The Basic Facts of Osteoarthritis

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Osteoarthritis, also referred to as degenerative joint disease, DJD, or wear-and-tear arthritis, is the most common form of arthritis and is caused by the breakdown of cartilage in one or more joints. Cartilage acts as a cushion between the bones of joints. When there is cartilage loss, a joint can become bone-on-bone, which is very painful for the patient.


Osteoarthritis which is considered "primary" is mostly a consequence of aging. Water content of cartilage increases while protein composition of cartilage degenerates. Besides aging, factors which may increase the risk of developing osteoarthritis include:

  • injury to joints
  • repetitive use of joints
  • being overweight
  • stressing the joints
  • family history

Secondary osteoarthritis can develop as a consequence of another disease or condition.


Osteoarthritis predominantly affects the joints, unlike other types of arthritis which may have systemic effects. The most common symptom associated with osteoarthritis is pain in the affected joint after repeated use. Joint pain is often worse later in the day. The affected joints can swell, feel warm, and become stiff after prolonged inactivity. Osteoarthritis can occur with other forms of arthritis simultaneously. Bone spurs and bony enlargements (nodes) are also characteristic of osteoarthritis.


X-rays of affected joints can show joint damage associated with osteoarthritis (i.e. cartilage loss, narrowing of joint space, bone spurs).

Blood tests are not used to diagnose osteoarthritis but may be used to rule out other conditions. Arthrocentesis, joint fluid removal, and joint fluid analysis are possible procedures to assess osteoarthritis. If necessary, arthroscopy, a surgical technique can allow doctors to visualize the joint space and abnormalities which can possibly be repaired.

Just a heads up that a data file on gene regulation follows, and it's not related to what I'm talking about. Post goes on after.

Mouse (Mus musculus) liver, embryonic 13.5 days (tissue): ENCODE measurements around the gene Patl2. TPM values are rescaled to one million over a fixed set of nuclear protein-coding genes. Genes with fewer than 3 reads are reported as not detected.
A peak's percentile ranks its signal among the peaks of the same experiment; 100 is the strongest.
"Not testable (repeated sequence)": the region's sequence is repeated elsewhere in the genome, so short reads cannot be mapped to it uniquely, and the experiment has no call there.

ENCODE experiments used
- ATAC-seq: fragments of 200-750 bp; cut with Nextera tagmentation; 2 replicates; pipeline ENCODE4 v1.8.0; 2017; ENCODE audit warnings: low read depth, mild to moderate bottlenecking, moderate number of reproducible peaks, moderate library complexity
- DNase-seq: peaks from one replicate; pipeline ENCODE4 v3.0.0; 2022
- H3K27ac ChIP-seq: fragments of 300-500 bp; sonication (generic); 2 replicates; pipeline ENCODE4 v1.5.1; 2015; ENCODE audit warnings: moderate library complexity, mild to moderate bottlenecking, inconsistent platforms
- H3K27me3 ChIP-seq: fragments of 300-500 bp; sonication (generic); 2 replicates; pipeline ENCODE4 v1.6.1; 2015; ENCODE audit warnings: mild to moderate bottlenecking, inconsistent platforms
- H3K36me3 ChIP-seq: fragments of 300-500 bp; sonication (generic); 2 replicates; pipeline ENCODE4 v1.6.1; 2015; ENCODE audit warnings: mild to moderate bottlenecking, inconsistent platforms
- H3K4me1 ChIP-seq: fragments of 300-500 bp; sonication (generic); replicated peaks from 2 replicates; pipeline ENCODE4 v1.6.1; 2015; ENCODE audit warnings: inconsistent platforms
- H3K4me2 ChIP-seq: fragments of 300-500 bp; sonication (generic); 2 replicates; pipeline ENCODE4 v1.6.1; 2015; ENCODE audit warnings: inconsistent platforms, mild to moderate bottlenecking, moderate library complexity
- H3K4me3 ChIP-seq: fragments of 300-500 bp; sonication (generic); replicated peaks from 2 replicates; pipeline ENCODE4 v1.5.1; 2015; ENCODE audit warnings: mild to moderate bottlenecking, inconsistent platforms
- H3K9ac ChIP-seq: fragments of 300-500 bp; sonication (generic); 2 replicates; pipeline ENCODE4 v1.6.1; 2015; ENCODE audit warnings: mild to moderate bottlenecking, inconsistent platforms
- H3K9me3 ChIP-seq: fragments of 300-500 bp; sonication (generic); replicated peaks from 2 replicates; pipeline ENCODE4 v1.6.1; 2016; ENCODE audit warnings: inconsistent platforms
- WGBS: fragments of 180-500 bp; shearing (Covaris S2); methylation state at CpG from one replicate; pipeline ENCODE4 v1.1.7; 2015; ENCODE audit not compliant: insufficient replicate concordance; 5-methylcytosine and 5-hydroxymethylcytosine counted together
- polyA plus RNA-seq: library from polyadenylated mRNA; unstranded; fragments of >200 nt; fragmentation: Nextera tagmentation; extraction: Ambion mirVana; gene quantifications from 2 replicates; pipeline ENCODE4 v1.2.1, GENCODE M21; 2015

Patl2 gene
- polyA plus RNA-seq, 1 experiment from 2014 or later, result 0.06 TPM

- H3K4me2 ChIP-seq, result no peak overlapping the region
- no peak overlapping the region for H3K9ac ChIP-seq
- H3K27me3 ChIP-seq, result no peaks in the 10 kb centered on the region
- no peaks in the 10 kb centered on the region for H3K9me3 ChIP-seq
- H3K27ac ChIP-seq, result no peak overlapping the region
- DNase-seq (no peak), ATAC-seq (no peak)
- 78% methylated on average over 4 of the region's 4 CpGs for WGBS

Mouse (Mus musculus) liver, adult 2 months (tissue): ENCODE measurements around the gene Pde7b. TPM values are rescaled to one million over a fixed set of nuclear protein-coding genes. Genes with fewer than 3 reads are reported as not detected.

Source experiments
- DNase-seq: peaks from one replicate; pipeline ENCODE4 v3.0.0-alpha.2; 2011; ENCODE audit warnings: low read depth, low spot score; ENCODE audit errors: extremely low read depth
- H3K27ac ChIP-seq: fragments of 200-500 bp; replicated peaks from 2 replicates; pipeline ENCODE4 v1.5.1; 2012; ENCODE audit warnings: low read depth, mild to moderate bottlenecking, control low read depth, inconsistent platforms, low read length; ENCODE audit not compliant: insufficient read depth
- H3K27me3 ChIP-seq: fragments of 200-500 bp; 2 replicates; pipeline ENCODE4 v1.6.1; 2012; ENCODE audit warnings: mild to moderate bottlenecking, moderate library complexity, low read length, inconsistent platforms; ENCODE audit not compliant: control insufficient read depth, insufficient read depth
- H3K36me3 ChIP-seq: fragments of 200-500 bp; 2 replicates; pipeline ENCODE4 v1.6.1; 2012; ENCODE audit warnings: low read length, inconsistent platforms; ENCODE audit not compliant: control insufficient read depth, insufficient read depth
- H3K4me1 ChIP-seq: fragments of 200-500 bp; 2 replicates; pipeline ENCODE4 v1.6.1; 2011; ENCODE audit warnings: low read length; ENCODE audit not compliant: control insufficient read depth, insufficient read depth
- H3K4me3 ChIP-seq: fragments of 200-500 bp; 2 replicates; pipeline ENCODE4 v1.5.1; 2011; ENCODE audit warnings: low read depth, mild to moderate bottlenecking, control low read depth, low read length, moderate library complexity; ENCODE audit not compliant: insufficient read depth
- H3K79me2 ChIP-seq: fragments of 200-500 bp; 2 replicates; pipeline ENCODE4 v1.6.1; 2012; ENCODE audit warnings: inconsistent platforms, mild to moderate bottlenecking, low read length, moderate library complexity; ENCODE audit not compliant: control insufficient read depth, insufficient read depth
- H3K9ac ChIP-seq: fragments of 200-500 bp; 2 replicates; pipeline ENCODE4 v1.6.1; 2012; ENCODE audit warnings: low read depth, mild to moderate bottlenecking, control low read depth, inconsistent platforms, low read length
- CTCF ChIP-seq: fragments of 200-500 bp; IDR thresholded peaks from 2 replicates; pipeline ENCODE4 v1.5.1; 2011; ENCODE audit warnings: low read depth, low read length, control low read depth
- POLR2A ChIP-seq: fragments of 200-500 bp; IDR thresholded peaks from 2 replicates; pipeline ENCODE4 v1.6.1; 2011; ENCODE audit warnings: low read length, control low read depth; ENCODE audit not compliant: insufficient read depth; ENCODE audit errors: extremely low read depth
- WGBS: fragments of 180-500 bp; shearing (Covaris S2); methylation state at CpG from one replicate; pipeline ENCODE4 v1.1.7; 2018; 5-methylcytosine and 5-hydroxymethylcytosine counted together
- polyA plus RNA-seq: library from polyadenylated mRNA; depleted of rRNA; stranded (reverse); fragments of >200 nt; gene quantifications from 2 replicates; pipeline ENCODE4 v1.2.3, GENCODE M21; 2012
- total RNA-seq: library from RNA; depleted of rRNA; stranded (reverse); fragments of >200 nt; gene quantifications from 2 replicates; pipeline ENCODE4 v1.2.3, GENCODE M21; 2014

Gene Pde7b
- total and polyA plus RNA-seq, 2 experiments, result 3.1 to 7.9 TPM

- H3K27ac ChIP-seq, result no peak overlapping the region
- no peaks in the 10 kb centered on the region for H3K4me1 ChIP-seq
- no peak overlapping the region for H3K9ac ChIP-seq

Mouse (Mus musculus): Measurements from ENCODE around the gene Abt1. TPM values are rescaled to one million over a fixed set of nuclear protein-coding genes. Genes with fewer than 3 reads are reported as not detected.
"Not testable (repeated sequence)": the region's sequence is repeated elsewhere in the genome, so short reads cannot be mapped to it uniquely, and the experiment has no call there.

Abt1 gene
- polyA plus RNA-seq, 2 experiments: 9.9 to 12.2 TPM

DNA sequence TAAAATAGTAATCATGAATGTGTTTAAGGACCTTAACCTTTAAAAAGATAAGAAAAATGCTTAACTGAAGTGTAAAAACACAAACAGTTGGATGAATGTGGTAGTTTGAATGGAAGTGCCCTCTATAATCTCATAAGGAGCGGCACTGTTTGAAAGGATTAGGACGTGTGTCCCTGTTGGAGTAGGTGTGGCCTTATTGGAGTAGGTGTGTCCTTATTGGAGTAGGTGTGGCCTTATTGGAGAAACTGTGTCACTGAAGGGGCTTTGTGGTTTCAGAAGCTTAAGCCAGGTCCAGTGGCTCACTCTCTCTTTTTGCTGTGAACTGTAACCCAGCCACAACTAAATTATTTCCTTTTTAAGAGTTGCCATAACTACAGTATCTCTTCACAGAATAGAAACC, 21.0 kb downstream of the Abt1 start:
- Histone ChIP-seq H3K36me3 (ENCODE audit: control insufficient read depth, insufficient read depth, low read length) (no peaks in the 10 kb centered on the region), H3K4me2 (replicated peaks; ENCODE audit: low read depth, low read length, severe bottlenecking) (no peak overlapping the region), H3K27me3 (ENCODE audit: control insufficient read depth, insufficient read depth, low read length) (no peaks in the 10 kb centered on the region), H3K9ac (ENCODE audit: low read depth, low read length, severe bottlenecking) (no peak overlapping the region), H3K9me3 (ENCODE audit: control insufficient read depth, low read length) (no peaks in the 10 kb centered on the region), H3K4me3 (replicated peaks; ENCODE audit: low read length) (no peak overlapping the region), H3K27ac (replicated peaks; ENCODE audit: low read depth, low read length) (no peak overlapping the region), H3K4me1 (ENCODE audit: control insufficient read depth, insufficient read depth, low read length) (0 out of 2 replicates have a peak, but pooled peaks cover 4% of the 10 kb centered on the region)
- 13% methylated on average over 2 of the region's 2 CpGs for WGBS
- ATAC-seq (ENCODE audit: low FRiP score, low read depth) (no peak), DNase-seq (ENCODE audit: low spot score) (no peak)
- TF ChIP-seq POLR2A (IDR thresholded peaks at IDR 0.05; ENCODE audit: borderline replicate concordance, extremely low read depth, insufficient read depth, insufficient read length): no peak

Treatment options for osteoarthritis focus on pain relief and restoring function to the affected joint. Physical treatments include weight reduction, exercise, supports, heat, and rest. Medications include topical, oral, or injectible formulations to relieve pain and inflammation. There are also alternative treatments, including dietary supplements, massage therapy, acupuncture, and more. Surgical treatments are typically last-resort options.


Osteoarthritis is a common condition associated with aging.

  • Osteoarthritis affects over 27 million people in the United States.
  • Osteoarthritis occurs more frequently in males before age 45.
  • After age 55, osteoarthritis occurs more frequently in females.
  • All races in the United States appear to be affected equally.

According to the American College of Rheumatology, 70 percent of people over the age of 70 have x-ray evidence of osteoarthritis.

Points of Interest

Maintaining healthy weight is important. According to the Arthritis Foundation, for every pound of weight lost, there is a four-pound reduction in the load exerted on the knee for each step taken.

Another interesting fact concerns the correlation between level of pain and visible damage on x-rays. It's possible for a patient to have a lot of joint damage on x-ray yet have minimal symptoms. Conversely, a patient may have a lot of pain but not much damage observed on x-ray.

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Article Sources
  • Osteoarthritis - American College of Rheumatology
  • Osteoarthritis Fact Sheet - Arthritis Foundation